Get out of my head…


June 5, 2019

Today, L’Oreal’s messin’ with your makeup, and Eskom can’t do anything to avoid a shake-up, but first…
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Okay, so about yesterday…

We launched Trends, our new premium research publication. The price is discounted until tomorrow, so if you’re interested, check it out.

Many of you asked what type of subjects we’ll cover in Trends.

Great question. Here are a few topics to expect in the coming weeks:

  1. Trend Report: Beauty views on YouTube and Instagram have grown 4x in 3 years, but not all products are treated equally. We predict these hyper-personalized products will be the winners.
  2. Case Study: Digital companies are flocking to $33B billboard advertising because it’s cheap and effective — yet, shockingly archaic. We break down the opportunity.
  3. Interview: Pandora’s founder was a 32-year-old nanny when he started the company. It struggled for 3 years before he could pay his employees…see how they battled through.

If you’d like to join, check it out below. Now back to the news!

Take me to Trends →

Marketers already have our wallets, now they’re coming for our brains 

In the past few years, ad agencies have pined for the most lucrative way to answer the never-ending fluidity of the ad-scape. It used to be about broad appeal. Now marketers are getting personal — Like, fer reals.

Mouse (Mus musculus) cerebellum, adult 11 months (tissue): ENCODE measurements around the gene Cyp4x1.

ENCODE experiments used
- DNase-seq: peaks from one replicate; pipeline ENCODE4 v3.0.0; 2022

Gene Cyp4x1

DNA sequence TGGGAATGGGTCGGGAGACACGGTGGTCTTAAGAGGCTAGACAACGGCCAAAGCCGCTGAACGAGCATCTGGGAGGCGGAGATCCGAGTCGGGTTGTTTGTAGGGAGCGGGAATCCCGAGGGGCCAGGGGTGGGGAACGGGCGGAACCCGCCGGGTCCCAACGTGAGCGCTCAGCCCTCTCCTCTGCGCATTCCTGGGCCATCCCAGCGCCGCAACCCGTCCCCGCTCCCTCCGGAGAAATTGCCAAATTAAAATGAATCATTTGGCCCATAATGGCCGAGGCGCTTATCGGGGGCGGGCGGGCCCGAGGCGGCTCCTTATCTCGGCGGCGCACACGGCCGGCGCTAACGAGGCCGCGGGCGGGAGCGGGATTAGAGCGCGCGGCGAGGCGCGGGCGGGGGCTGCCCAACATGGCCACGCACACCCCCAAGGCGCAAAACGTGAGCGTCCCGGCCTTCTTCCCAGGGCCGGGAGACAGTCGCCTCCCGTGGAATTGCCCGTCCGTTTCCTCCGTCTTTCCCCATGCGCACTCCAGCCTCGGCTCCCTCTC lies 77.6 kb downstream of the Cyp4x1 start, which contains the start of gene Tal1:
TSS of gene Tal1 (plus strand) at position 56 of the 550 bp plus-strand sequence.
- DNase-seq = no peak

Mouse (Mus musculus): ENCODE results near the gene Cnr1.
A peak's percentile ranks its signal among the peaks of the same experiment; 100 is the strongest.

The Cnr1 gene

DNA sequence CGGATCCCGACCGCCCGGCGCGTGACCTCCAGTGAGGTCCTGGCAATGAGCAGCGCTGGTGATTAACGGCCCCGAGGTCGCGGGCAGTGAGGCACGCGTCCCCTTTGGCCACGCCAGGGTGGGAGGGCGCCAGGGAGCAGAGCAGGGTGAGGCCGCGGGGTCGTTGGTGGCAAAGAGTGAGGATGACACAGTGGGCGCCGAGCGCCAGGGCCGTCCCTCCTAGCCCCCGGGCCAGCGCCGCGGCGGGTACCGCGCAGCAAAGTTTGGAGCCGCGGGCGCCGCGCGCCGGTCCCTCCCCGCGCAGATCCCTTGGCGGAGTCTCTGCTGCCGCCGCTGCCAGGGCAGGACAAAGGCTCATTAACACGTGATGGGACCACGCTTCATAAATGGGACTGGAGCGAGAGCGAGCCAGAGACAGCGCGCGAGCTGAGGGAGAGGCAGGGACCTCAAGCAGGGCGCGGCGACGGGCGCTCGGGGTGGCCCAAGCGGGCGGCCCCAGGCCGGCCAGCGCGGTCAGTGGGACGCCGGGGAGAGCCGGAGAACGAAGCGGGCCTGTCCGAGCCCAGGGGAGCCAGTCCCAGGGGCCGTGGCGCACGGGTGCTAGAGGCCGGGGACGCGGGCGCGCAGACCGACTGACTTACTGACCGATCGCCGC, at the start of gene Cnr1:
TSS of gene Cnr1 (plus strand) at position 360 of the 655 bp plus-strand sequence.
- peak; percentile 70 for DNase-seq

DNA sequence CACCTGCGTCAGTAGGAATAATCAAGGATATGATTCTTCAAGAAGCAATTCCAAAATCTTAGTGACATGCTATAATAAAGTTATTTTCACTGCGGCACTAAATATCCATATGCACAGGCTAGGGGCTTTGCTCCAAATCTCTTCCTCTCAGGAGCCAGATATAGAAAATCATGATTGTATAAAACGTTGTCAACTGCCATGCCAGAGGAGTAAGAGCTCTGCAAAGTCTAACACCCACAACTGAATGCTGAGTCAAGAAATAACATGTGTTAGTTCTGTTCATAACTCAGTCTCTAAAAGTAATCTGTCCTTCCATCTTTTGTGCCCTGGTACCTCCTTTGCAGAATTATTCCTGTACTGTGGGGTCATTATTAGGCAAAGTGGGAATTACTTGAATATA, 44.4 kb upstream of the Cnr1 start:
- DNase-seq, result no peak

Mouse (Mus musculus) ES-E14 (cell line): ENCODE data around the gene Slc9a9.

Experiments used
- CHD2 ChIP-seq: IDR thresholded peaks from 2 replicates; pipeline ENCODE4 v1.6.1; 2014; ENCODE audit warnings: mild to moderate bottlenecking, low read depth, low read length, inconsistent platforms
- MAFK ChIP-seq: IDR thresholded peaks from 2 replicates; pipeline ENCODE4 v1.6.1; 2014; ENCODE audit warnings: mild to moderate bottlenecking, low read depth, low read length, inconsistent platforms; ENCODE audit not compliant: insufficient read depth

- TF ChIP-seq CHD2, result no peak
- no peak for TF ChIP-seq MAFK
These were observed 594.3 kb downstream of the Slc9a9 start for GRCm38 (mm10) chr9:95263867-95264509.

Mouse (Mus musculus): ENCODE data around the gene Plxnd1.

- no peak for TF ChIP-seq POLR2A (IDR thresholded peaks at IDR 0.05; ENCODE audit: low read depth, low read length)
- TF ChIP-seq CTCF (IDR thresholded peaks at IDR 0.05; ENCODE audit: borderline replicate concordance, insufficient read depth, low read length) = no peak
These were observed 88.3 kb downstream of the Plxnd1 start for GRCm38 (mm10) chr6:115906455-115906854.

Around 2 dozen market research firms have started plugging test subjects into scientific-grade brain scans to assert stronger control over their purchases… tight.

According to Axios, the firms say they aim to know consumers better than they know themselves… Double tight.

The idea has been around for years…

And widely contested at that. But, ever since Nielsen bought up a firm called NeuroFocus, neuroscience tactics have inched into reality.

Brain tests like EEG (electroencephalography) allow researchers to see how people’s brains react in real time when watching a TV ad, thumbing through an app — even experiencing brand redesigns.

And Nielson’s already signed up big clients like Time Warner and New Balance. Hmm, no mom-and-pops? Weird.

A little thing called ‘surveillance capitalism’

To the big boys, your corner ice cream haunt is “what’s a podcast?” years old. Small companies barely have the means to keep the lights on, let alone afford to be cutting edge.

In other words, companies like Facebook already know everything about us, and this kind of tech only benefits corps of their stature. 

If this wackadoo sci-fi method works, marketers would only be adding to the manipulative arsenals of data-rich companies.

   @ Me Anything
Wes Schlagenhauf, News Writer at The Hustle
@wesschlagenhauf

If you ever find yourself wondering, “what’s hell like this time of year?” This is proof that you’re already living in it.
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The ugly side of L’Oréal’s mission to bring augmented reality to makeup

Yesterday, the French beauty business L’Oréal announced plans to integrate its ModiFace augmented reality (AR) makeup tool with Amazon, which will enable millions of additional shoppers to “try on” lipstick in live selfies.

But no amount of makeup can cover up this ugly business strategy 

L’Oréal acquired ModiFace last year to boost digital sales, and indeed, according to last year’s annual report, “increasingly realistic simulations… have a strong impact on sales.”